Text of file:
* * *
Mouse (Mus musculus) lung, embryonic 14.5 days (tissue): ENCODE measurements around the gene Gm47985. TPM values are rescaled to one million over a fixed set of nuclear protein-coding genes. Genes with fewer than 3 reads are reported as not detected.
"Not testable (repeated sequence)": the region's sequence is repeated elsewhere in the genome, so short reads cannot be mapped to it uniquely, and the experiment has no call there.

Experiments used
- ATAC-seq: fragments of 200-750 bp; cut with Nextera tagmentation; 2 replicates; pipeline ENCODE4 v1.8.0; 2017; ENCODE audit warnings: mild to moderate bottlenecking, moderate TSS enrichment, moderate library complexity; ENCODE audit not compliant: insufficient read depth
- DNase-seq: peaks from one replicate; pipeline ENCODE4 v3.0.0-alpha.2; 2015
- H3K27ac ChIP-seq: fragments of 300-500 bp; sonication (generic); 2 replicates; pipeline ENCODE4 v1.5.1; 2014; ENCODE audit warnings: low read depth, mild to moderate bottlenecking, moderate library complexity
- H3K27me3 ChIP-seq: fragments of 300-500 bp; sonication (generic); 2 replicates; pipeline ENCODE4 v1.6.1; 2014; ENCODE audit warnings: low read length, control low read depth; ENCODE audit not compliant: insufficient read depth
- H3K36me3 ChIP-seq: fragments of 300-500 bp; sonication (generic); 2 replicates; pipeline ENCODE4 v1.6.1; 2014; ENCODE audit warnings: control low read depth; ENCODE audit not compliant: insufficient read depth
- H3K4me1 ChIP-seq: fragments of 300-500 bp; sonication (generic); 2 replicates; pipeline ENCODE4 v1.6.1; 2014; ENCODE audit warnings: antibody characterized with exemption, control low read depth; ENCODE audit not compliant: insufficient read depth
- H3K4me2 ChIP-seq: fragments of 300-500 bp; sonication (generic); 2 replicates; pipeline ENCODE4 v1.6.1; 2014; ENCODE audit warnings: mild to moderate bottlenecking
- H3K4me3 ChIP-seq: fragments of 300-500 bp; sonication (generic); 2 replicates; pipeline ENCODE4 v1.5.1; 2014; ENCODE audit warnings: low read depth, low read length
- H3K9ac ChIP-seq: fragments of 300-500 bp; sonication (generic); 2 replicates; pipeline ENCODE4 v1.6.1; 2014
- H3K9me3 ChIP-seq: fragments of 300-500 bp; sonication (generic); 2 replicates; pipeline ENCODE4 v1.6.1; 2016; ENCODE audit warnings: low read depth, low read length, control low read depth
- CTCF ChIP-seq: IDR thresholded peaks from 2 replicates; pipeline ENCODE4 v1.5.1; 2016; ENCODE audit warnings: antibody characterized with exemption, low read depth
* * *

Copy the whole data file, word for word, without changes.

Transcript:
Mouse (Mus musculus) lung, embryonic 14.5 days (tissue): ENCODE measurements around the gene Gm47985. TPM values are rescaled to one million over a fixed set of nuclear protein-coding genes. Genes with fewer than 3 reads are reported as not detected.
"Not testable (repeated sequence)": the region's sequence is repeated elsewhere in the genome, so short reads cannot be mapped to it uniquely, and the experiment has no call there.

Experiments used
- ATAC-seq: fragments of 200-750 bp; cut with Nextera tagmentation; 2 replicates; pipeline ENCODE4 v1.8.0; 2017; ENCODE audit warnings: mild to moderate bottlenecking, moderate TSS enrichment, moderate library complexity; ENCODE audit not compliant: insufficient read depth
- DNase-seq: peaks from one replicate; pipeline ENCODE4 v3.0.0-alpha.2; 2015
- H3K27ac ChIP-seq: fragments of 300-500 bp; sonication (generic); 2 replicates; pipeline ENCODE4 v1.5.1; 2014; ENCODE audit warnings: low read depth, mild to moderate bottlenecking, moderate library complexity
- H3K27me3 ChIP-seq: fragments of 300-500 bp; sonication (generic); 2 replicates; pipeline ENCODE4 v1.6.1; 2014; ENCODE audit warnings: low read length, control low read depth; ENCODE audit not compliant: insufficient read depth
- H3K36me3 ChIP-seq: fragments of 300-500 bp; sonication (generic); 2 replicates; pipeline ENCODE4 v1.6.1; 2014; ENCODE audit warnings: control low read depth; ENCODE audit not compliant: insufficient read depth
- H3K4me1 ChIP-seq: fragments of 300-500 bp; sonication (generic); 2 replicates; pipeline ENCODE4 v1.6.1; 2014; ENCODE audit warnings: antibody characterized with exemption, control low read depth; ENCODE audit not compliant: insufficient read depth
- H3K4me2 ChIP-seq: fragments of 300-500 bp; sonication (generic); 2 replicates; pipeline ENCODE4 v1.6.1; 2014; ENCODE audit warnings: mild to moderate bottlenecking
- H3K4me3 ChIP-seq: fragments of 300-500 bp; sonication (generic); 2 replicates; pipeline ENCODE4 v1.5.1; 2014; ENCODE audit warnings: low read depth, low read length
- H3K9ac ChIP-seq: fragments of 300-500 bp; sonication (generic); 2 replicates; pipeline ENCODE4 v1.6.1; 2014
- H3K9me3 ChIP-seq: fragments of 300-500 bp; sonication (generic); 2 replicates; pipeline ENCODE4 v1.6.1; 2016; ENCODE audit warnings: low read depth, low read length, control low read depth
- CTCF ChIP-seq: IDR thresholded peaks from 2 replicates; pipeline ENCODE4 v1.5.1; 2016; ENCODE audit warnings: antibody characterized with exemption, low read depth